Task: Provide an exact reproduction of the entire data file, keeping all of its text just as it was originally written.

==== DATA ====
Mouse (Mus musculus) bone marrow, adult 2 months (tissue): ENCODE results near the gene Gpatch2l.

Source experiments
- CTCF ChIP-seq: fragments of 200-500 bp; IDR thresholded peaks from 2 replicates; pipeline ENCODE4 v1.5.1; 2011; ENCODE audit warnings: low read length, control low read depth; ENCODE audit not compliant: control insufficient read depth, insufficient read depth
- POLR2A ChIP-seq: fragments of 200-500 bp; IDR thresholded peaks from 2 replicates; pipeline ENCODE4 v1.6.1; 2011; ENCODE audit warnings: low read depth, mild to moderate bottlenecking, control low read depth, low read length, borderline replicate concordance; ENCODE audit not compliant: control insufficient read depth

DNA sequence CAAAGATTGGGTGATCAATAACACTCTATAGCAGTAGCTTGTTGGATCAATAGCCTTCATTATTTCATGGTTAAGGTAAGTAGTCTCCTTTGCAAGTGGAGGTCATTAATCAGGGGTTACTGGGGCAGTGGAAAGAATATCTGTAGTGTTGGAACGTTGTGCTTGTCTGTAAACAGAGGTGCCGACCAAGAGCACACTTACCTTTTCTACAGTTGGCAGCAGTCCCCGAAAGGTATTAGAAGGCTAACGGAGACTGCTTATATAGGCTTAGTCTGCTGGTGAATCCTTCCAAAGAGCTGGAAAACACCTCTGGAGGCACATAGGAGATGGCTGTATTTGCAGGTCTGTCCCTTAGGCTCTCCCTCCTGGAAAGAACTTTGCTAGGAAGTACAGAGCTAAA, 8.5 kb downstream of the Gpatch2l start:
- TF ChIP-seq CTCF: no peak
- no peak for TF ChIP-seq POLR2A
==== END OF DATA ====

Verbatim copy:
Mouse (Mus musculus) bone marrow, adult 2 months (tissue): ENCODE results near the gene Gpatch2l.

Source experiments
- CTCF ChIP-seq: fragments of 200-500 bp; IDR thresholded peaks from 2 replicates; pipeline ENCODE4 v1.5.1; 2011; ENCODE audit warnings: low read length, control low read depth; ENCODE audit not compliant: control insufficient read depth, insufficient read depth
- POLR2A ChIP-seq: fragments of 200-500 bp; IDR thresholded peaks from 2 replicates; pipeline ENCODE4 v1.6.1; 2011; ENCODE audit warnings: low read depth, mild to moderate bottlenecking, control low read depth, low read length, borderline replicate concordance; ENCODE audit not compliant: control insufficient read depth

DNA sequence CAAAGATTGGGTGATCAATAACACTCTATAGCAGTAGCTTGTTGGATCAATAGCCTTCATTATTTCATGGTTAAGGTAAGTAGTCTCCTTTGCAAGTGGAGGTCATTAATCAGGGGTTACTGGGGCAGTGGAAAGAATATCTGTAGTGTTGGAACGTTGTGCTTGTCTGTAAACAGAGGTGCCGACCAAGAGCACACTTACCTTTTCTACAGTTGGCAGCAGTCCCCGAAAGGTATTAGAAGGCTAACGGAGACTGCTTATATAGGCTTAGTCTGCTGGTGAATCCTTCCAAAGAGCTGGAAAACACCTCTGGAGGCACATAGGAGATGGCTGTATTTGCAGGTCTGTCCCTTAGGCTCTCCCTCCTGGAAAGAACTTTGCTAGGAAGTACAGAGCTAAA, 8.5 kb downstream of the Gpatch2l start:
- TF ChIP-seq CTCF: no peak
- no peak for TF ChIP-seq POLR2A